[Development] about the Cocoa/Freetype fontengine

Nikolaus Waxweiler madigens at gmail.com
Sun Dec 31 01:10:56 CET 2017

>> We want to get to "Gamma 1.8, darkenend": 
>> https://www.freetype.org/image/BlendingExamples.png
> On Mac (FT and/or FT+FC *without* Infinality+Ultimate patches) I
> find 1.5 comes closer to the native CoreText font colour. 1.8 is too 
> thin.

Fair enough, depends on your screen and how much you darken. Ideally,
you match the sRGB gamma curve of roughly 2.2 that in an ideal world,
your screen matches, too. Ha!

> And for giggles, which one looks better and which more correct in 
> this screenshot (of 2 Konsole windows under X11)?

Both look off (right: hinting, left: autohinting), specifically the
gamma correction. Looks more like a gamma of 1.0 plus maybe some
thickening/smearing via the LCD filter. Is gamma correction enabled in
your Qt build? No strong hinting preference here, still prefer left for 
the slightly cleaner look should you wonder.

The ftview program from the freetype2-demos package will render stuff in
the technical correct way I'm going on about with a default gamma of
1.8. Use the FREETYPE_PROPERTIES env thing to toggle darkening for CFF
fonts. All of that is courtesy of Adobe.

>> Which confirms my claim that most users will give higher priority 
>> to on-screen legibility than to design veracity. Very 
>> understandably so.
> Alternative explanation: people complain when something they know 
> changes. Nobody could stand to use Macs if bitmap fonts were the 
> pinnacle of on-screen legibility.

Reworded: if most users have higher priority on on-screen legibility in
the strongly hinted sense, nobody would have used Macs before Retina
screens. Text on pre-Retina Macs is however quite readable if you get
used to the look.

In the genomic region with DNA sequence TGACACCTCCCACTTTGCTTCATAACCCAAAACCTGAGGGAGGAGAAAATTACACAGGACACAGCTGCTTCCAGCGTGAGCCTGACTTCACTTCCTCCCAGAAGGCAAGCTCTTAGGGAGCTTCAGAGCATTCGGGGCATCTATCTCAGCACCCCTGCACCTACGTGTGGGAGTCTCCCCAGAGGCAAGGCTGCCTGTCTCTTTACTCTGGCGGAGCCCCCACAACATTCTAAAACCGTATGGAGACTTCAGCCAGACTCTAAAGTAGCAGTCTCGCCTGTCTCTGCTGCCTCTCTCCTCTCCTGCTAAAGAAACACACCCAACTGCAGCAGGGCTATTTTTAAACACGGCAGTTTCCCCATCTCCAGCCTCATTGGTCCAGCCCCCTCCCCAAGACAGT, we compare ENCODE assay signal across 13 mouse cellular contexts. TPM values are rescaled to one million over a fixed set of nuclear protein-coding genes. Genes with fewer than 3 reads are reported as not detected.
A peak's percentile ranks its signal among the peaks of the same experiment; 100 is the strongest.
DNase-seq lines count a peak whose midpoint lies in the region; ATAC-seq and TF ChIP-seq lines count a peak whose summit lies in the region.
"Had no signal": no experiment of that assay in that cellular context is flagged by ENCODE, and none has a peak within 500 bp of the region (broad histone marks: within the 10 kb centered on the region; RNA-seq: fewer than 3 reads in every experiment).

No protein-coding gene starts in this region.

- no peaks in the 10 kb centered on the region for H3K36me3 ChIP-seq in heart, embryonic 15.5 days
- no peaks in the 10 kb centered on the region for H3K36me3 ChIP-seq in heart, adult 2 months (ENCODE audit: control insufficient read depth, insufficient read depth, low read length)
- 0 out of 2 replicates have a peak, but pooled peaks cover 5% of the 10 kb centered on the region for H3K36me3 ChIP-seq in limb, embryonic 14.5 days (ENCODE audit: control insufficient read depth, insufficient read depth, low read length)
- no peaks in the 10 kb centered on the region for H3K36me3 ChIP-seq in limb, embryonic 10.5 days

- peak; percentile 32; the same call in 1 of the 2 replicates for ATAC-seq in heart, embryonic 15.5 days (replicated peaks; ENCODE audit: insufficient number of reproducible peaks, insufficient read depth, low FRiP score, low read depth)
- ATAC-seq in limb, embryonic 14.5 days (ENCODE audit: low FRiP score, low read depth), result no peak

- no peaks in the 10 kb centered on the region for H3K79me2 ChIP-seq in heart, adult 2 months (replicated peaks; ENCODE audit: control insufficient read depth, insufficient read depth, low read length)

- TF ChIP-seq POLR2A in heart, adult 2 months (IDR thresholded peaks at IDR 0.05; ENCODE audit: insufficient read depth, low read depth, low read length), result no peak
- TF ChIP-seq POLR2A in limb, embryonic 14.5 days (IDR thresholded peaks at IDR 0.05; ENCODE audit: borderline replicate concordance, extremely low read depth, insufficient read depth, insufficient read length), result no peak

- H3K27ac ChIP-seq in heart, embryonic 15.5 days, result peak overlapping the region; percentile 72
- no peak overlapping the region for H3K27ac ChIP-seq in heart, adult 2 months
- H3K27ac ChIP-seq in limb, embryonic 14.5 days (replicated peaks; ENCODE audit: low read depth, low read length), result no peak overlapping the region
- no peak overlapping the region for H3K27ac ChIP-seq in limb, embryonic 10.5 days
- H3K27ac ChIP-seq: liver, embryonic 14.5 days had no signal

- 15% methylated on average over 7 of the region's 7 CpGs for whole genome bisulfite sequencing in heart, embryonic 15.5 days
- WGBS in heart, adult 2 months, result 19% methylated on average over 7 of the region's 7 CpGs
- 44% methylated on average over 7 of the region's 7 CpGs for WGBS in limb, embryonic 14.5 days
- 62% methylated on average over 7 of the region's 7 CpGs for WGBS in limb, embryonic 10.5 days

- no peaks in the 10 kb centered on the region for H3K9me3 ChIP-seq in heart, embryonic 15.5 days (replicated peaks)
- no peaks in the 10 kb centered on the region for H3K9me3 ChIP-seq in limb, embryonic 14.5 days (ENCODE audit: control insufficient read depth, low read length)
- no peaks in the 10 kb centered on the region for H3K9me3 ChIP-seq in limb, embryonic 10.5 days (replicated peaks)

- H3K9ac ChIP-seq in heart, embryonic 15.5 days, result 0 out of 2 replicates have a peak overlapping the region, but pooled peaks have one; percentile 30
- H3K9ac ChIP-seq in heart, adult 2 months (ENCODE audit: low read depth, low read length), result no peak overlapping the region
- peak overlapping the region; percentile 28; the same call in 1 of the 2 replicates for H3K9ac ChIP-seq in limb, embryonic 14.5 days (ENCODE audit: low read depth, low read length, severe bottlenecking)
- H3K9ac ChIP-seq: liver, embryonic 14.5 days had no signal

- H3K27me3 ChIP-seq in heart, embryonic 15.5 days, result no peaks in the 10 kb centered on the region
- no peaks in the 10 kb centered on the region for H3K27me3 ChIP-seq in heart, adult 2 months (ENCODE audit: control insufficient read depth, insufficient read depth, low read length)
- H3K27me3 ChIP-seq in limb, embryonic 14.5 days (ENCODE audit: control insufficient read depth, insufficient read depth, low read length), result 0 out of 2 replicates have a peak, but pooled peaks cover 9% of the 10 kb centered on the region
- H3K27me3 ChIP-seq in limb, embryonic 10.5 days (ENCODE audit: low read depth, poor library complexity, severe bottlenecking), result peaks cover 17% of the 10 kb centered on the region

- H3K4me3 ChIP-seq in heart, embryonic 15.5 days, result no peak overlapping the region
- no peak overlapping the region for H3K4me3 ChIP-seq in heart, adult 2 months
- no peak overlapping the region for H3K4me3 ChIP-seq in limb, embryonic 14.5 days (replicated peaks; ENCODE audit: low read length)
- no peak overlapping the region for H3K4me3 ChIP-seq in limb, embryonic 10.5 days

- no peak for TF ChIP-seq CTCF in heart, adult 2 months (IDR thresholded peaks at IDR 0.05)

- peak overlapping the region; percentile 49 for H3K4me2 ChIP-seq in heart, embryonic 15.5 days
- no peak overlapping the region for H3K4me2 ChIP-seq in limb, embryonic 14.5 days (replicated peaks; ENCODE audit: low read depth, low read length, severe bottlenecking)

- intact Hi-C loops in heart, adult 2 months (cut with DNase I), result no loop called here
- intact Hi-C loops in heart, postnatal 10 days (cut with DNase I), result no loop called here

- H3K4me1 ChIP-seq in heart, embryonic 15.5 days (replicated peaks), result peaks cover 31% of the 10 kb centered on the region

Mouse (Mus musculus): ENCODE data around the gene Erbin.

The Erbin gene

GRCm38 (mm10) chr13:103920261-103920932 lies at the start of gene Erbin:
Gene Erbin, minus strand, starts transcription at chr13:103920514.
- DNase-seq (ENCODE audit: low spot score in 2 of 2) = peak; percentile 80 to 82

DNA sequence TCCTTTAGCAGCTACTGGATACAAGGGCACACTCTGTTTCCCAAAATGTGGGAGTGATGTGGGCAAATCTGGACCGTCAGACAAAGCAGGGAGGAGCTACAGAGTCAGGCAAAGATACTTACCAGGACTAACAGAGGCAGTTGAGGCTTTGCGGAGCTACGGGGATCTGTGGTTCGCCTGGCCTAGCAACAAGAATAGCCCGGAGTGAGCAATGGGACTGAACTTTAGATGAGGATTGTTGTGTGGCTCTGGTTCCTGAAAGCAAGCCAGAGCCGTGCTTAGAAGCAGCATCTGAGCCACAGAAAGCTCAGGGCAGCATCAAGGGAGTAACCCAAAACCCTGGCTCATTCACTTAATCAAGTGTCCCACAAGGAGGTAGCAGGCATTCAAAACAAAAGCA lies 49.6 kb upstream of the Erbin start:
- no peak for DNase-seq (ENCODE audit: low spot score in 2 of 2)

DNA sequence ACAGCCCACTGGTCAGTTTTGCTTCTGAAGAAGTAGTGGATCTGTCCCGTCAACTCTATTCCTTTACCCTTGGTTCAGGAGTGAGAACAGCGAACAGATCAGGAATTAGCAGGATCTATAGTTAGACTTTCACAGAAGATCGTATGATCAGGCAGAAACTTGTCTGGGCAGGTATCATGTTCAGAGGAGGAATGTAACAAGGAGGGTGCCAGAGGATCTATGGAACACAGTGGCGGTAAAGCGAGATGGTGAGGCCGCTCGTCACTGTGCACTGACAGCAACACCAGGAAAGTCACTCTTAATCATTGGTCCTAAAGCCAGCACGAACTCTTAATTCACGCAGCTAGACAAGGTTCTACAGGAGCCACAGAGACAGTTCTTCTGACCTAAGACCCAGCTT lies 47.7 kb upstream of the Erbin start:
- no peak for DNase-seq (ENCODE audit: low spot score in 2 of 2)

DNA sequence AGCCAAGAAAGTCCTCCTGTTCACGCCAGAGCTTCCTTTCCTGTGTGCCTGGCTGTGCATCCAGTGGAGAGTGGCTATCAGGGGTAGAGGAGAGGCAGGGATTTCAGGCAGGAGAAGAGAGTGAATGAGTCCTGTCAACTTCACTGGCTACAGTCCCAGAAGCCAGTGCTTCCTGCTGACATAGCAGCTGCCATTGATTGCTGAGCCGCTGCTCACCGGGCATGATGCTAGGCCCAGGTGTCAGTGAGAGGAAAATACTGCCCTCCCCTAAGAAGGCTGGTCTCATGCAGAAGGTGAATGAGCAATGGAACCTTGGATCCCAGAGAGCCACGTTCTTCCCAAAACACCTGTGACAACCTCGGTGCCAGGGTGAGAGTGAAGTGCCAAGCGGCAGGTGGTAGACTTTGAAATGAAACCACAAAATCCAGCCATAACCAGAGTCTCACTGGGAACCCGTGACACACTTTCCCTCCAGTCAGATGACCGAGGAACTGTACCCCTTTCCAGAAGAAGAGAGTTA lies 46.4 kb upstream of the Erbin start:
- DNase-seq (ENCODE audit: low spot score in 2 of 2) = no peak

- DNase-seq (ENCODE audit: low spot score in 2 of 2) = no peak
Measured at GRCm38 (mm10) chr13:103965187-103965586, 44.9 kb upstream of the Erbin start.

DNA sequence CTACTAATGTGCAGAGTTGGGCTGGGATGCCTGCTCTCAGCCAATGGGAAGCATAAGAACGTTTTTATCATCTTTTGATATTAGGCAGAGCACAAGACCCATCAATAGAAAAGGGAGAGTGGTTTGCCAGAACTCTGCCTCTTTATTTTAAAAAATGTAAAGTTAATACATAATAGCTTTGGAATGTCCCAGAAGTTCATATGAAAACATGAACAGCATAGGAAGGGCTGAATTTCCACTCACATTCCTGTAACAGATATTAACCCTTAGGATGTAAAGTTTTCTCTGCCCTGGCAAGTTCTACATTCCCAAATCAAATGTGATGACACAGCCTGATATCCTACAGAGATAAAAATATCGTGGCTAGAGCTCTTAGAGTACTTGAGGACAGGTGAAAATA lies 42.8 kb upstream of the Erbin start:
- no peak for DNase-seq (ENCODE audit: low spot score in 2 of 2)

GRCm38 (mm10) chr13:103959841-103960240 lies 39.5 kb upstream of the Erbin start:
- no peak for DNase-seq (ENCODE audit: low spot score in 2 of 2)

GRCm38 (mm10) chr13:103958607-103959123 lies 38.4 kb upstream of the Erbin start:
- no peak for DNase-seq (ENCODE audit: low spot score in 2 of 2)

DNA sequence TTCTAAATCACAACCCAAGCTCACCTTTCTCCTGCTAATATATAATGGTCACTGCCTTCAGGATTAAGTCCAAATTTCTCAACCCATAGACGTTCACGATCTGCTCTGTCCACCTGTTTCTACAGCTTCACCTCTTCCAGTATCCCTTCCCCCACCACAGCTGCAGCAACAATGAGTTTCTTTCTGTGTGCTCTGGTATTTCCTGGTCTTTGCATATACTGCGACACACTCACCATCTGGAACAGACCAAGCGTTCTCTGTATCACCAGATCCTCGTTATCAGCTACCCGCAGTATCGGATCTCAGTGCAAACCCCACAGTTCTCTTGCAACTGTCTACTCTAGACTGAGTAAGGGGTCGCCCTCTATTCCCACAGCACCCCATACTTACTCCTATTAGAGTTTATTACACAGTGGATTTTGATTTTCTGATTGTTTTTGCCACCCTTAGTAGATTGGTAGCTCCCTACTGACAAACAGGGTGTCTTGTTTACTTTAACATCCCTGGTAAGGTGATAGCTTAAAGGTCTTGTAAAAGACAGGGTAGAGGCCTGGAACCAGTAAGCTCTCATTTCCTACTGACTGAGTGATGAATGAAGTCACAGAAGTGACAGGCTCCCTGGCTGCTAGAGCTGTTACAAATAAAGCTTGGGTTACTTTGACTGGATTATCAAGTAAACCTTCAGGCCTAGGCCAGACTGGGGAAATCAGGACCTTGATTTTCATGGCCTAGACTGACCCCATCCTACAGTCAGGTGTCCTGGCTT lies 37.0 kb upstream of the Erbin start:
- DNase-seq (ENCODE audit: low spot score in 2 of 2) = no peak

> Please re-read and ponder the difference between fixing something and
> "tweaking to reduce it".

Reworded: you can't reduce the difference between different hinting
strategies without rewriting the hinting. See the attached screenshot.
Left is hinting, right is autohinting, both use the v40 hinting engine
that discards changes to vertical stems. The designers chose to clamp
horizontal stems to full pixels (the usual strategy in Win95 times),
note the thickness jump between 18 and 19 and 30 and 31 pt. The
autohinter instead pulls horizontal stems to the pixel boundary without
changing the stem thickness/width, a different design/clarity trade-off.
This is a fundamental difference you can't paper over. You can see this
even on Windows when you look at Arial and some ttfautohinted font in a
text waterfall.

Well, okay, you could theoretically start to supersample on the y-axis
and apply some black magic, but then you might as well use autohinting.

> Right, and where did *that* come from in discussion that's about font
> engine choice by the user?

We are talking about giving devs the ability to ship Qt apps with
switched font engines, no?

> That'd mean both...

Yes :)
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